LAWMAKERS ENRAGED …
Scandal-scarred South Carolina Department of Public Safety (SCDPS) director Leroy Smith failed to show for a legislative oversight hearing in Columbia this week, enraging lawmakers who are already furious over his mismanagement of the agency.
One lawmaker told us it was “piss poor” that Smith failed to show for the hearing, accusing the appointee of former governor Nikki Haley of thinking “he’s above the legislature.”
Smith’s agency was the focus of a damning report released by this committee back in April (news of which broke exclusively on this website).
That report confirmed much of this website’s prior reporting regarding mounting problems at SCDPS – including soaring traffic fatalities, lax law enforcement, misappropriation of public funds, poor recruitment (and retention) of officers and double standards in the administration of internal justice at SCDPS.
Of interest? The report made clear funding was not to blame for these problems.
“Lack of funding is not the issue,” the report concluded, citing the former colonel of the S.C. Highway Patrol (SCHP) as saying “there are resources in the budget to hire more (troopers) and the lack of officers on the road is not the result of lack of funding.”
(Click to view)
Since then Smith has been accused of “reverse racism” in his leadership of the agency – which has struggled mightily to perform its core functions of government.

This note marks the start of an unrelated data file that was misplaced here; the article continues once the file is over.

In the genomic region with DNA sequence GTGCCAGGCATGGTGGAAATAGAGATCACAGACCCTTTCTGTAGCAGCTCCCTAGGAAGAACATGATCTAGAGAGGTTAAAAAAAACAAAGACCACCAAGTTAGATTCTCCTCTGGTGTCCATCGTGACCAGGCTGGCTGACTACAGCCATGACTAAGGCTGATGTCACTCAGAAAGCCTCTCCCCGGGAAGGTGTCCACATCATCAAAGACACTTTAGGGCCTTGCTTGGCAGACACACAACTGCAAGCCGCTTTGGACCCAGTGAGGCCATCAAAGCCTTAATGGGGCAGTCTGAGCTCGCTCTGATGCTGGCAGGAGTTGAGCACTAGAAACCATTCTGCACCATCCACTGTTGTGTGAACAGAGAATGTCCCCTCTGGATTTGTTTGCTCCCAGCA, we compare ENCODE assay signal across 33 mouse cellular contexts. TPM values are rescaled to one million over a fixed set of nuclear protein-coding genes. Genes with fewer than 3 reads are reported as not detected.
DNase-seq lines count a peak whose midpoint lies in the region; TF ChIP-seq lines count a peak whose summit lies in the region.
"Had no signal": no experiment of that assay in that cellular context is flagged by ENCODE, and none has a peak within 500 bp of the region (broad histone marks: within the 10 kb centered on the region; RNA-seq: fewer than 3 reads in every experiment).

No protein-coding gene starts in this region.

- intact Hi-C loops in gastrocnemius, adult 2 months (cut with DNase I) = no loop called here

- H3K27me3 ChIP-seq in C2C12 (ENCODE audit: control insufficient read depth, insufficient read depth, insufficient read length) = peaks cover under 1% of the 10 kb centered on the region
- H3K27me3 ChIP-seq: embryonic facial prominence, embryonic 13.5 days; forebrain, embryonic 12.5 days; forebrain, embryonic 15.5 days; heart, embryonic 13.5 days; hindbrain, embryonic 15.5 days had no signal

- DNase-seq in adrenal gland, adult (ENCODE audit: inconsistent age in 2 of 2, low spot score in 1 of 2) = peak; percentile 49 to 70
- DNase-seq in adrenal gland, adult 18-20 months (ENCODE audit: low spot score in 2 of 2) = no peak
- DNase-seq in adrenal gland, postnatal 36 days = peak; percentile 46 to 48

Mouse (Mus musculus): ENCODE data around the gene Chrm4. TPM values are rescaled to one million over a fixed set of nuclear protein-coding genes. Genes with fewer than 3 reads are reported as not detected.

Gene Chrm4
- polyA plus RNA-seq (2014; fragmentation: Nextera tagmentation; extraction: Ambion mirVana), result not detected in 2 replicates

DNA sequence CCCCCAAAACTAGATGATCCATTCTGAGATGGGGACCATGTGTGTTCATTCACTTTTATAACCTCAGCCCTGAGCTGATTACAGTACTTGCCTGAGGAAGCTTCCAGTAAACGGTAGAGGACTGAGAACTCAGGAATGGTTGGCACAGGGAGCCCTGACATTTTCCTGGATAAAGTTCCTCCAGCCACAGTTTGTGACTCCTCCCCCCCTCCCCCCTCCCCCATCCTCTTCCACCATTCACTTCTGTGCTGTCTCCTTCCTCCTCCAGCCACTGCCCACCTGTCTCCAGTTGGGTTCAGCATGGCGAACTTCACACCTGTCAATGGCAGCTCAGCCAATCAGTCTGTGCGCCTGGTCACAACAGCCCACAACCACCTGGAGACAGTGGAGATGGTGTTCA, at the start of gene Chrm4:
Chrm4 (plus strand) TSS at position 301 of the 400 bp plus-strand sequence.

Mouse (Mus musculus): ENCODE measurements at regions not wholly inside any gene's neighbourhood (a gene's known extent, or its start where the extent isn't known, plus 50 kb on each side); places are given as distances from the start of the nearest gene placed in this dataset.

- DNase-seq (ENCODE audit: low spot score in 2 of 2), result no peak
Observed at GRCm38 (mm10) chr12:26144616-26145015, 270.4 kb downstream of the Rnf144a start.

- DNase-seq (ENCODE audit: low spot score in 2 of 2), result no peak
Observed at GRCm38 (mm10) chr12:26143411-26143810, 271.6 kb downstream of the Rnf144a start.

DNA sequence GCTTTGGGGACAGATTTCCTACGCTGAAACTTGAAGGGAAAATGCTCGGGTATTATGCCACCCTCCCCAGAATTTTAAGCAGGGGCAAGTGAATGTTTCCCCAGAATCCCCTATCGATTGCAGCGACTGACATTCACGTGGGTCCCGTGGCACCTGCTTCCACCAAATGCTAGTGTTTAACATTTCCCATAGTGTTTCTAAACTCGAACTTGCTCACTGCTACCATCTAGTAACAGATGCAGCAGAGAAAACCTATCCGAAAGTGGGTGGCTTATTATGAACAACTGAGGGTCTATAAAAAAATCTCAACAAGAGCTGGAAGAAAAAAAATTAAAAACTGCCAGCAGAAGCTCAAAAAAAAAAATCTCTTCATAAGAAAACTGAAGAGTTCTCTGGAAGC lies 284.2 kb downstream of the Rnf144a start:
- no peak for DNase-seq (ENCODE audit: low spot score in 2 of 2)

The purpose of this week’s legislative hearing was to allow Smith the opportunity to respond to the findings of the report before it was submitted to the S.C. General Assembly – whose members have already gone on record calling for his resignation.
Specifically, lawmakers voted to strip funding for Smith’s salary from the state budget that went into effect on July 1.
Despite this vote of no confidence, S.C. governor Henry McMaster – who has direct oversight of SCDPS – has repeatedly refused to fire Smith. However, Smith’s agency is currently under investigation by the state’s Office of Inspector General (SCOIG) – which is also a part of McMaster’s cabinet.
One lawmaker who attended this week’s hearing went on the record with us to express his disappointment over Smith’s failure to show up.
“I was one of the few who didn’t vote to remove his salary in the budget because I thought there were better ways to send a message, including oversight,” state representative Neal Collins told us. “However, his decision to send subordinates to (respond to) oversight’s damning findings only highlights the lack of leadership the report mentions.”
Another lawmaker on the oversight panel – representative Katie Arrington – had similarly
“We in the House of representatives and especially on the oversight committee are the voice of the people,” Arrington told us. “The fact that he chose not to show gives the impression that he does not serve the citizens of the state but only himself.”
We agree …
This website has repeatedly called on McMaster to fire Smith and replace him with a law enforcement leader committed to discharging this core function of government capably, efficiently and even-handedly.
We don’t care whether that leader is black or white, we care only that he or she focuses on deploying law enforcement assets where they will have the maximum impact on public safety.
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